Is Your Child’s Vision School-Ready? Why Eye Health is Integral for Academic Success.

by LukeAdmin

By Dr Nicholas Altuneg

Getting your child ready for their first day of school can feel like a big job. Uniform pressed, school bag packed, lunch box filled, and don’t forget their favourite toy or book – all in preparation for the adventure and discovery of learning and life at school.

But in all of this excitement and anticipation, many parents overlook one very important factor that indicates their child’s readiness for this next big milestone – their eyes and vision, which is integral to their ability to learn.

They may have had their immunisations and physical or dental check ups, but do you know how well your child will process information once they’re in a classroom?

Here’s how you can tell.

Are they ready for learning
Make sure your child is prepared for school by testing their vision and hearing development. This will allow you to discover any potential barriers that might hinder their learning.

If issues with their sight goes undetected it could impact their academic performance, or worse, their confidence in the classroom.

A child with learning related vision problems can usually learn better by using glasses for close work and/or Vision Therapy.

A school or preschool eye screening test could be too little too late
Many children receive a school or preschool eye screening test, but unfortunately these examinations often only detect the most obvious eye defects, such as how clearly a child can see letters from a distance This test doesn’t measure your child’s ability to see at near, reading or writing distance, the distance where most learning takes place.

Over 90% of vision problems are not detected by a school screening test.

Most typical Optometrists and Ophthalmologists also test for ‘refractive error’ but that too does little more than the Snellen test mentioned above. Vision is a complex process and seeing clearly, as measured by a letter chart, is only part of the process.

Where Behavioural Optometry differs
Optometrists trained in Behavioural Optometry will be able to tell you if your child has problems with:

  • Focusing
  • Eye teaming
  • Eye tracking
  • Depth perception
  • Understanding what your child sees.

Behavioural Optometrists identify and remedy the vision problems that are subtle yet serious before they impact your child’s ability to learn.

The connection between vision and achievement
Research and clinical studies reveal there is a strong link between academic achievement and visual abilities.

Vision is essential to learning because this is your child’s dominant system for receiving information. Seeing is a mental process – it is about finding the position of objects in space and interpreting their shape, distance, and colour. It’s also about controlling the speed and direction of movement. Although these skills are thought to be inherited, they’re actually also learned, and they develop and change throughout life.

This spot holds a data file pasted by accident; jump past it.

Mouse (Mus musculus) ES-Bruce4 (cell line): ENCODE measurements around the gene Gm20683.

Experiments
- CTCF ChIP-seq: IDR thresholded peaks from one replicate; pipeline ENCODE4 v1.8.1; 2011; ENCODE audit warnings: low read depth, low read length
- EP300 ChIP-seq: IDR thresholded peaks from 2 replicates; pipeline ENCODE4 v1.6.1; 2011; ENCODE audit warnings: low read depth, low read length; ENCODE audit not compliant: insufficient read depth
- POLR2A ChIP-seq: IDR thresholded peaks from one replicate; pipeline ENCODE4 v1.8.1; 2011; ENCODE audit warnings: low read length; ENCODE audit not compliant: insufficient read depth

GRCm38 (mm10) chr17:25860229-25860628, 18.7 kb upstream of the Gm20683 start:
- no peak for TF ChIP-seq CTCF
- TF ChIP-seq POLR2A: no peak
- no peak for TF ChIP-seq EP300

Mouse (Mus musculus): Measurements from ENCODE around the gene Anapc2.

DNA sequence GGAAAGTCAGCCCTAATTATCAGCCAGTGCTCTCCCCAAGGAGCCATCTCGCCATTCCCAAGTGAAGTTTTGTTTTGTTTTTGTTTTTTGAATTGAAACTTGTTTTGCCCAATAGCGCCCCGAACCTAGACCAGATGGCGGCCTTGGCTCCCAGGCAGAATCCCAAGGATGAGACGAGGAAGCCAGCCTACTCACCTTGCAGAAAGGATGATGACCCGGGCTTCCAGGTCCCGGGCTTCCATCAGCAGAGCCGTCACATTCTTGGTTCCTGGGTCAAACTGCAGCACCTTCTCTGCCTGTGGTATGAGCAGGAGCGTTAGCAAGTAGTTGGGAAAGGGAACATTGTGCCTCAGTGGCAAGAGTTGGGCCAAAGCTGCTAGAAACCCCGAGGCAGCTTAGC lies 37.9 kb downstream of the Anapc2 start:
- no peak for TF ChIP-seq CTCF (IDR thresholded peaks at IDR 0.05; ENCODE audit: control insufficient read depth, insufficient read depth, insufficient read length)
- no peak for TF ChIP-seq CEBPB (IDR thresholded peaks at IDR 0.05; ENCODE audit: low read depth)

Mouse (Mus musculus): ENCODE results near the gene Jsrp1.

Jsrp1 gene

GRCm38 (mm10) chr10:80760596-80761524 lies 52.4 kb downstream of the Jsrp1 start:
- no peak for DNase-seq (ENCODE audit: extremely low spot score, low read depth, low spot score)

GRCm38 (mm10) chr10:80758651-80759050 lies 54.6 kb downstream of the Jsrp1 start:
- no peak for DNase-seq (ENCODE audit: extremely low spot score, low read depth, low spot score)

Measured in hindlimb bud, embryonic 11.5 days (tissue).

Our best learning occurs when we use both eyes effectively together. Education is easier when we combine visual information with data received through other senses, such as hearing, touch, and movement. So, for example, when our eyes don’t work as a team, it can have a significant impact on information processing and therefore learning.

To do all the things required at school – solve maths problems, play ball sports, read, and understand information – your child needs clear and confident vision.

Treatment options for learning related visual problems
There are many case studies documenting the success of Behavioural Optometric treatment for children with learning related visual problems.

Lenses and/or Vision Therapy teach people to process visual information more efficiently and help visual recall.

In the studies referred to, after treatment, the children improved their ability to use their eyes more effectively and integrate vision with other senses. As a result, they saw significant progress in school.

Adults with visually demanding jobs (such as athletes and pilots for example) can confirm the value of Vision Therapy to sharpen their perception skills to enhance their performance.

Vision Therapy programmes can be tailored to individual needs and problems, and they can be practiced at work and at home. Vision Therapy and lenses can open a whole new world of achievement and success.

How lenses make a significant impact
Glasses can be prescribed for many reasons, and correcting sight is just one reason. Correctly prescribed lenses are a powerful tool which can be prescribed for specific purposes such as reading, crafts, and computer use to improve function in these areas.

They also help with poor or slow focus, eye imbalance and other visual problems. Glasses relieve stress on the eyes, improving comfort and performance.

As a parent, you don’t know what you don’t know, but when it comes to your child’s vision it’s well worth finding out. An eye test by an experienced Optometrist will give you great insight into your child’s eye health and how prepared and ready they are for the wonderful learning journey they’re about to embark on.

This article is intended to promote understanding of and knowledge about general eye health topics. It should not be used as a substitute for professional advice, diagnosis, or treatment. Always seek the advice of your health care professional prior to incorporating this as part of your health regimen.

Dr Nicholas Altuneg is a Behavioural Optometrist who has been working on the Central Coast for almost 30 years. He is the co–founder at Eyes by Design, which is in the Kincumber Centre. Appointments can be made by phone 4369 8169 or online at

You may also like